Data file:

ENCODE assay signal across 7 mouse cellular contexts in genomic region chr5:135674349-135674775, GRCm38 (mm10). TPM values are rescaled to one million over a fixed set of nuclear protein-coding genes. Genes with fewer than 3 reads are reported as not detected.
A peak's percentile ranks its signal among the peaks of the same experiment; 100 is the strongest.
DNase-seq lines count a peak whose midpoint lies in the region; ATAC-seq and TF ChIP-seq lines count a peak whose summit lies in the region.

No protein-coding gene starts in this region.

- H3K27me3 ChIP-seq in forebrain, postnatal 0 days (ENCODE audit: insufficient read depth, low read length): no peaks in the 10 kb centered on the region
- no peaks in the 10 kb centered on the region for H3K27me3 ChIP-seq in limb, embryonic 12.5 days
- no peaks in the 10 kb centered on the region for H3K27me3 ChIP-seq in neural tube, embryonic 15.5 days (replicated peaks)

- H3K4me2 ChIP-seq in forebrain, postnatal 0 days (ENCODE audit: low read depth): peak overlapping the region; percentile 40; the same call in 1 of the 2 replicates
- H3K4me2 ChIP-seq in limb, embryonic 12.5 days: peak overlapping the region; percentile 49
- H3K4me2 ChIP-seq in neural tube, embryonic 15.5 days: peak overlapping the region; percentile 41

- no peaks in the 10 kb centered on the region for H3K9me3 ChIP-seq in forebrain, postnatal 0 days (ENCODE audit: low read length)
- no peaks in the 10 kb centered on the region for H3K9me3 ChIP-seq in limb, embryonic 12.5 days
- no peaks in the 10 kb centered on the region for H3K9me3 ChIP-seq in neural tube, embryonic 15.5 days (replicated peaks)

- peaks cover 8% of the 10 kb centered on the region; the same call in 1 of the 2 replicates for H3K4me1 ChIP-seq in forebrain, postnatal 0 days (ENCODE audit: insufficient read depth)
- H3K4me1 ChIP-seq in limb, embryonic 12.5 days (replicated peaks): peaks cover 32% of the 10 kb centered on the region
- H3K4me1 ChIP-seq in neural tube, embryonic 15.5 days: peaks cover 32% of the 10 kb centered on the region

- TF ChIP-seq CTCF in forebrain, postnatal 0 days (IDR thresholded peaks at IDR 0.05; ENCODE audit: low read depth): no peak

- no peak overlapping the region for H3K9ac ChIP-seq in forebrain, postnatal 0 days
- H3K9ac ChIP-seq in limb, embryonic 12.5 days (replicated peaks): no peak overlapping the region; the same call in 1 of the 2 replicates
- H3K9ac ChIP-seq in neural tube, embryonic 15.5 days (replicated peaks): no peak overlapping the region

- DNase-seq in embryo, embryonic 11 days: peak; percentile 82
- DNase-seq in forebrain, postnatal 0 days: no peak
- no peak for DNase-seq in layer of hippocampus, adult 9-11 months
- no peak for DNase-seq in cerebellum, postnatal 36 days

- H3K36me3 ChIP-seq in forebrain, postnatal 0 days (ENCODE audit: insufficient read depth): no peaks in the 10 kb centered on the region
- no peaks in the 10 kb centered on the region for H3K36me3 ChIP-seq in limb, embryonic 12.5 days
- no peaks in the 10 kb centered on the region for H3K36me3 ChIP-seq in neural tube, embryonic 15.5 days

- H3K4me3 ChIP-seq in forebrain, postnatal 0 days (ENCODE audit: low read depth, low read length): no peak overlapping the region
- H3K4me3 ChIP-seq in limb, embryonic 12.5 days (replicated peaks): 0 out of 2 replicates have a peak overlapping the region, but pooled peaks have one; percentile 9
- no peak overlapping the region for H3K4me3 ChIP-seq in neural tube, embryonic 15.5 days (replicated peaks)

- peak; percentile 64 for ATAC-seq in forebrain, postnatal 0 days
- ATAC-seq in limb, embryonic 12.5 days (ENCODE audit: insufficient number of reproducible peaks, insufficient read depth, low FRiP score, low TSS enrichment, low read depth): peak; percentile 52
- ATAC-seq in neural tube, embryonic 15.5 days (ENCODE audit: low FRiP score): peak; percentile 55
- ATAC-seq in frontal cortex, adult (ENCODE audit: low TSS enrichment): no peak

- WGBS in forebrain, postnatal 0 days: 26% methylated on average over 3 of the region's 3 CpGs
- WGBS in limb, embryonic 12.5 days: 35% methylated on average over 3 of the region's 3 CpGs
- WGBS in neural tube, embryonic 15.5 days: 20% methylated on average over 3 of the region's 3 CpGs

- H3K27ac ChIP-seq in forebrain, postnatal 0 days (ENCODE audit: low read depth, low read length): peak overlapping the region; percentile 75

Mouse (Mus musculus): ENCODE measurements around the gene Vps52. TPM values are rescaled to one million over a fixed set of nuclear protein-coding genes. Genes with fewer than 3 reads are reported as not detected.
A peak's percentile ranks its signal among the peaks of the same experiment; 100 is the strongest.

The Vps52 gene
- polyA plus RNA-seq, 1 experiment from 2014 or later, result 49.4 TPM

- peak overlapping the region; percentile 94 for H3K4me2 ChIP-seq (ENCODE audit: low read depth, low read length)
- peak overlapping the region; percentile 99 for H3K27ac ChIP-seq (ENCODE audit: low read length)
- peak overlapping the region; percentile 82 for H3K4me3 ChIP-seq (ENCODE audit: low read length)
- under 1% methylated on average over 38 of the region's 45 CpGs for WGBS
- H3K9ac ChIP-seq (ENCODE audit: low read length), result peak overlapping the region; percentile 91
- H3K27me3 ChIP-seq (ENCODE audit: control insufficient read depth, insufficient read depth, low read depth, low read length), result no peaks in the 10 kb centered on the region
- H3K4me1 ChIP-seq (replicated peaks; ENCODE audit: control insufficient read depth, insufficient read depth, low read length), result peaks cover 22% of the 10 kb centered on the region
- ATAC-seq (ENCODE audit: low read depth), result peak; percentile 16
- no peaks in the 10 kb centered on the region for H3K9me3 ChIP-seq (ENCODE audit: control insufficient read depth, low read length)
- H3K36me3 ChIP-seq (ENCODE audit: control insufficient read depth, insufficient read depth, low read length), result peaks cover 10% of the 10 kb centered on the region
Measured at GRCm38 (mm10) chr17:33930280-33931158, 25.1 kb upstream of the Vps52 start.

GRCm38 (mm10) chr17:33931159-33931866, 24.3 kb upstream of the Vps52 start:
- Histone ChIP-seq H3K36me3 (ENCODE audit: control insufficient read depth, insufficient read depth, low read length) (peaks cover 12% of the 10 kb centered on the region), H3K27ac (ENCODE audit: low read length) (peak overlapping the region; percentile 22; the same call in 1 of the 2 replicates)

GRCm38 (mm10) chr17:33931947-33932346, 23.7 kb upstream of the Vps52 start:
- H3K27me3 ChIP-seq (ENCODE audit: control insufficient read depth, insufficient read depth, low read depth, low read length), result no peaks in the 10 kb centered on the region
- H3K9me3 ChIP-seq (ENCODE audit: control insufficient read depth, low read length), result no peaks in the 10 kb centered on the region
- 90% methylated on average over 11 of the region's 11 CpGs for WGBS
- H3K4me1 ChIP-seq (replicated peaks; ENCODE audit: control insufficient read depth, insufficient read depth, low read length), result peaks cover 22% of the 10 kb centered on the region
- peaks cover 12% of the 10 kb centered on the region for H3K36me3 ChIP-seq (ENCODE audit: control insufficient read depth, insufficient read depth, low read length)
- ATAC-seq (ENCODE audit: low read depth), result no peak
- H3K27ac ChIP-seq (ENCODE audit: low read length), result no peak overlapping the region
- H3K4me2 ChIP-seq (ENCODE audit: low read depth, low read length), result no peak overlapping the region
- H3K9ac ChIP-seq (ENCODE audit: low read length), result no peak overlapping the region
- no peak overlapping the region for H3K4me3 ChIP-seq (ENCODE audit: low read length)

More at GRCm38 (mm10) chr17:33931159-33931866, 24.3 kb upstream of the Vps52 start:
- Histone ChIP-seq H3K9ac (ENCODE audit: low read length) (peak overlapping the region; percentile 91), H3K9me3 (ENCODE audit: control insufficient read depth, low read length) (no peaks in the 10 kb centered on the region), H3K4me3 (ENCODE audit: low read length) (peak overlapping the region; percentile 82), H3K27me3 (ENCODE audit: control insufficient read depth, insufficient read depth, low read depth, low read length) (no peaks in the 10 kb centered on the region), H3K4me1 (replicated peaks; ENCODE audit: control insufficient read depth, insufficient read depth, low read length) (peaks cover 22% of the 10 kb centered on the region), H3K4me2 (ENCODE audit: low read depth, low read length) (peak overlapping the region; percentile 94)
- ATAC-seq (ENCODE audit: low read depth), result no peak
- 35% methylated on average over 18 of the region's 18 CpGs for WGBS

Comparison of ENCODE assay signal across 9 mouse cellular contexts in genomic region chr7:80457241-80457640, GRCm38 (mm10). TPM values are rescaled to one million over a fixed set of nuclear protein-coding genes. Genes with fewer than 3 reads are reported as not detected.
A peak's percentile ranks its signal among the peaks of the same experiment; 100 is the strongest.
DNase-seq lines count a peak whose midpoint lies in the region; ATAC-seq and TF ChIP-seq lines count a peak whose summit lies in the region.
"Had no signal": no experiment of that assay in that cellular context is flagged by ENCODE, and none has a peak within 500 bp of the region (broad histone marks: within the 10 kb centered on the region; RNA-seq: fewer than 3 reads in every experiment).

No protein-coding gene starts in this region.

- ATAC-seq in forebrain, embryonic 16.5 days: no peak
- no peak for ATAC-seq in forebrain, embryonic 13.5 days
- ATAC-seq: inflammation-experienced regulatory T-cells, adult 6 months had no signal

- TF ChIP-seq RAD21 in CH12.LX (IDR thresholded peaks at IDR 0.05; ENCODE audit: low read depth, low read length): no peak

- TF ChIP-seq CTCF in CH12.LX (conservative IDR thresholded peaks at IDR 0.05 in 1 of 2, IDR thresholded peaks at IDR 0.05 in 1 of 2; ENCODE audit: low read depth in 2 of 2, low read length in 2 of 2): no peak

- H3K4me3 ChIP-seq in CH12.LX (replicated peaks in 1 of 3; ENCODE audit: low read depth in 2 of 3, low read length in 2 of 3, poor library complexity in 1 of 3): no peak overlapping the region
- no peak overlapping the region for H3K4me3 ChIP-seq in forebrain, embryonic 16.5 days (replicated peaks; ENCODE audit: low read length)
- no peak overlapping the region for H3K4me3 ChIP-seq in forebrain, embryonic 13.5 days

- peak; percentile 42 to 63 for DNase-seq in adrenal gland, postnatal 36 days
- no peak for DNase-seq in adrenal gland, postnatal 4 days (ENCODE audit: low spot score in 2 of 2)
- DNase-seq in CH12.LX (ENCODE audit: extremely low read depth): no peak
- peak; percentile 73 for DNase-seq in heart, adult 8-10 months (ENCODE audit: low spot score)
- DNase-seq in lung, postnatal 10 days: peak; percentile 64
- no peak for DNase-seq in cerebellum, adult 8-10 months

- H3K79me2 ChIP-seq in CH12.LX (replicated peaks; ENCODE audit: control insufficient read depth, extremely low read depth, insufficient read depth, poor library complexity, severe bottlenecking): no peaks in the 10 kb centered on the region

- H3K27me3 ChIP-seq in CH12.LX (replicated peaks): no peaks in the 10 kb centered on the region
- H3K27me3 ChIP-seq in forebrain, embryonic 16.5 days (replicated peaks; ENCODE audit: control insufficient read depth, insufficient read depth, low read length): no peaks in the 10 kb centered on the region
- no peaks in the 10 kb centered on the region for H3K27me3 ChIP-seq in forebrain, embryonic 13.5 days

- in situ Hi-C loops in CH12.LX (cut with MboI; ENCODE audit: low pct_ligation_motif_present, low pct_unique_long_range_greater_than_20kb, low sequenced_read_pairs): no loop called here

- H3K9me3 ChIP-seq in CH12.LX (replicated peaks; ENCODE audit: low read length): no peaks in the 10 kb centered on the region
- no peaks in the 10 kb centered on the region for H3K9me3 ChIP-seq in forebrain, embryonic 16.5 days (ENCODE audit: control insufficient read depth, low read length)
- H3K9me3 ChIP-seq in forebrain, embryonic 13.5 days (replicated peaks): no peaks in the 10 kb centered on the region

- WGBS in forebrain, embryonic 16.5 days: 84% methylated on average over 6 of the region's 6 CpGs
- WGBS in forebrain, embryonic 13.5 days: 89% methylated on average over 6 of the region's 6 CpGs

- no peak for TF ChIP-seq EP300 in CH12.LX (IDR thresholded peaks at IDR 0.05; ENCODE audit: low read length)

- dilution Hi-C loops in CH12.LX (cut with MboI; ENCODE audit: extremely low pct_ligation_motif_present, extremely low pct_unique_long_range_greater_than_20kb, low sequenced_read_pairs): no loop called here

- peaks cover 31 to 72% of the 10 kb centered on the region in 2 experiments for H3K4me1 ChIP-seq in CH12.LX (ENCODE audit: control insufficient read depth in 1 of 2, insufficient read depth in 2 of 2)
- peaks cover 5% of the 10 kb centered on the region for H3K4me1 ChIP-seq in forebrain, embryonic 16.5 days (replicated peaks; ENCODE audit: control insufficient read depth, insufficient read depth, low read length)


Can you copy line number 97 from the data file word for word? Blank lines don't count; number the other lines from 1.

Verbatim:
- H3K9me3 ChIP-seq in forebrain, embryonic 13.5 days (replicated peaks): no peaks in the 10 kb centered on the region